There have been plenty of articles written questioning Groupon’s economics. The company has changed its accounting methods. It restated its revenue for 2010 from $713M down to $313M. The company lost $420 million last year and $117M in the first quarter of this year.
It’s not that the economics aren’t relevant or worth digging into. It’s simply that this deal is about mojo, not economics. People said the IPO would never happen. But it has happened.
Hot consumer deals are scarce, and the number of shares they make publicly available are even more scarce–Groupon floated just 5.5% of the company’s shares.
Back in June I wrote about why consumer companies are worth billions. I described the three M’s: Mass market, Monetization, and Main Street. Those three M’s can be summed up with just one: mojo.
Groupon has the three M’s. It’s applicable to hundreds of millions of consumers. When it comes to revenue, it’s one of the fastest growing companies ever. And nearly everyone has heard of it. It’s a household name.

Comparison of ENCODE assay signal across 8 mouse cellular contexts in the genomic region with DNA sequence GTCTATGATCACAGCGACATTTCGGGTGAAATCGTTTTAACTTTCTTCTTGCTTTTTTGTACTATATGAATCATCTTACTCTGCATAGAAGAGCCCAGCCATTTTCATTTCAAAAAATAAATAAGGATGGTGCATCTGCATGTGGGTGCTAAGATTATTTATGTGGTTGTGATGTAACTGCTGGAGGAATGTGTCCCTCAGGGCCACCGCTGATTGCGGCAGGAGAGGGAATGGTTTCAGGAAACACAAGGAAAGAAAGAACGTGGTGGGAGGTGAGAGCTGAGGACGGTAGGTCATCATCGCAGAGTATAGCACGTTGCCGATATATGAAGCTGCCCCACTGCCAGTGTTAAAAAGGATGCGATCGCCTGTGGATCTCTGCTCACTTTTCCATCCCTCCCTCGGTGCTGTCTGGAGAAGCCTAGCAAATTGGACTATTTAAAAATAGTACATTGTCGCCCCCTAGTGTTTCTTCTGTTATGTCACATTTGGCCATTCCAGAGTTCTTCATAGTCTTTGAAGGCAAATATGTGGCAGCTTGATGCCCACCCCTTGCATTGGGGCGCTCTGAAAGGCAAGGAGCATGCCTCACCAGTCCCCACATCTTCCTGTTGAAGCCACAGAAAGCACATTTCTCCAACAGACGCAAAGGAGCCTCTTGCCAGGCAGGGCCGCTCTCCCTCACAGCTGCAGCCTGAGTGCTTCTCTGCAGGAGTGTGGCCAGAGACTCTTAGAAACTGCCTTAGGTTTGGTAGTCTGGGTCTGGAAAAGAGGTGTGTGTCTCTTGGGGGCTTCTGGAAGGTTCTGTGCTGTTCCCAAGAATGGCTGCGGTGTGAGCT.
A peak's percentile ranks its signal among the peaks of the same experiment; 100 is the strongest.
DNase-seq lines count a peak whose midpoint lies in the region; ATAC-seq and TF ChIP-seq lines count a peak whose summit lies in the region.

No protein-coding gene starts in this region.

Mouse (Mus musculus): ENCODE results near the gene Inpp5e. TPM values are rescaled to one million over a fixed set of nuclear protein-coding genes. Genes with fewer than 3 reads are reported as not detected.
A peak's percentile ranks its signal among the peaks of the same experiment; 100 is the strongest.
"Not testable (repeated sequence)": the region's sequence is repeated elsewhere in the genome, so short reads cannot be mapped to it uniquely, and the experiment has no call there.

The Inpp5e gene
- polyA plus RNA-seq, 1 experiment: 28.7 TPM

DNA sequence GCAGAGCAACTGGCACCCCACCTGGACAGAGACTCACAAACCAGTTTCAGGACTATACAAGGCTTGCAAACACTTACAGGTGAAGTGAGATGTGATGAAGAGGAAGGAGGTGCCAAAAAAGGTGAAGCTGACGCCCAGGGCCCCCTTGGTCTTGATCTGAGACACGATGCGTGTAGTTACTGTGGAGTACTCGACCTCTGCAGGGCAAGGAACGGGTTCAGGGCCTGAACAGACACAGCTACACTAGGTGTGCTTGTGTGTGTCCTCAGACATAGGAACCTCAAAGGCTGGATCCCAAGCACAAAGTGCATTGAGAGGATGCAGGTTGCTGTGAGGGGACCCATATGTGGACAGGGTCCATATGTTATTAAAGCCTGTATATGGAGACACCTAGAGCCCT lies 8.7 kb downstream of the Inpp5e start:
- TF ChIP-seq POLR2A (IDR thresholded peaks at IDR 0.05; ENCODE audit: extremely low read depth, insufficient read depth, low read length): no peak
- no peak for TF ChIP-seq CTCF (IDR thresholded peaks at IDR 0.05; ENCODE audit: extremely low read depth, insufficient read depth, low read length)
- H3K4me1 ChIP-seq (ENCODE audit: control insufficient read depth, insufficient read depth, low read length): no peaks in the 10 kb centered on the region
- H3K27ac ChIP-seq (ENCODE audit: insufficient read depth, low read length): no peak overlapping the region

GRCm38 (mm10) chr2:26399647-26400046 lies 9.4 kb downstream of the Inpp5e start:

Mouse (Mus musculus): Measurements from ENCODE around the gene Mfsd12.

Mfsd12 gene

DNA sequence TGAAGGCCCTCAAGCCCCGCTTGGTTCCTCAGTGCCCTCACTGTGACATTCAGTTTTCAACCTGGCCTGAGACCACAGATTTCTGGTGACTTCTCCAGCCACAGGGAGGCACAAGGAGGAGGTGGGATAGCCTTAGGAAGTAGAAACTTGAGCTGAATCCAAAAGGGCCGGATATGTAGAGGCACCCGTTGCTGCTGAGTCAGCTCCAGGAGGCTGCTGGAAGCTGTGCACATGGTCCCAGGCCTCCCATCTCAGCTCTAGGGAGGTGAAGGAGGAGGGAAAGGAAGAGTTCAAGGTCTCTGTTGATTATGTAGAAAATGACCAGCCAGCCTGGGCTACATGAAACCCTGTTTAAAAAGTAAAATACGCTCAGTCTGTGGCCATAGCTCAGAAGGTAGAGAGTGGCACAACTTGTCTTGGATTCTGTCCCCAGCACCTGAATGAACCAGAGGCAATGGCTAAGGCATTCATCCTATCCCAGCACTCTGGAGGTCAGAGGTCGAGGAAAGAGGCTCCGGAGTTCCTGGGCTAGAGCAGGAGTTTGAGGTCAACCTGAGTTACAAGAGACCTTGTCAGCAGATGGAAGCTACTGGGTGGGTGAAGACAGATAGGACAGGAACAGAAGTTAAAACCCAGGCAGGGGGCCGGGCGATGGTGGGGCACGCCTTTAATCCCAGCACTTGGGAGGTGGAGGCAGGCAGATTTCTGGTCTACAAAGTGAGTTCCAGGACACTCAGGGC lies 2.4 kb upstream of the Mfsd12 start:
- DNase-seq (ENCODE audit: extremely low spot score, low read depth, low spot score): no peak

Investors (through their funds) who have heretofore been unable to own the company–because it was private, now can. Hot, late stage consumer deals are scarce. The publicly available stock created by the small float caused even more scarcity. Add to that a CEO who not only runs a marketing machine but is one himself and you have incredible mojo, despite tons of negative press.
Deals with mojo raise money. They’ve got momentum, they’re well-marketed, and they’re scarce. Love ‘em or hate ‘em, it’s a great lesson in how to market, sell, and raise money.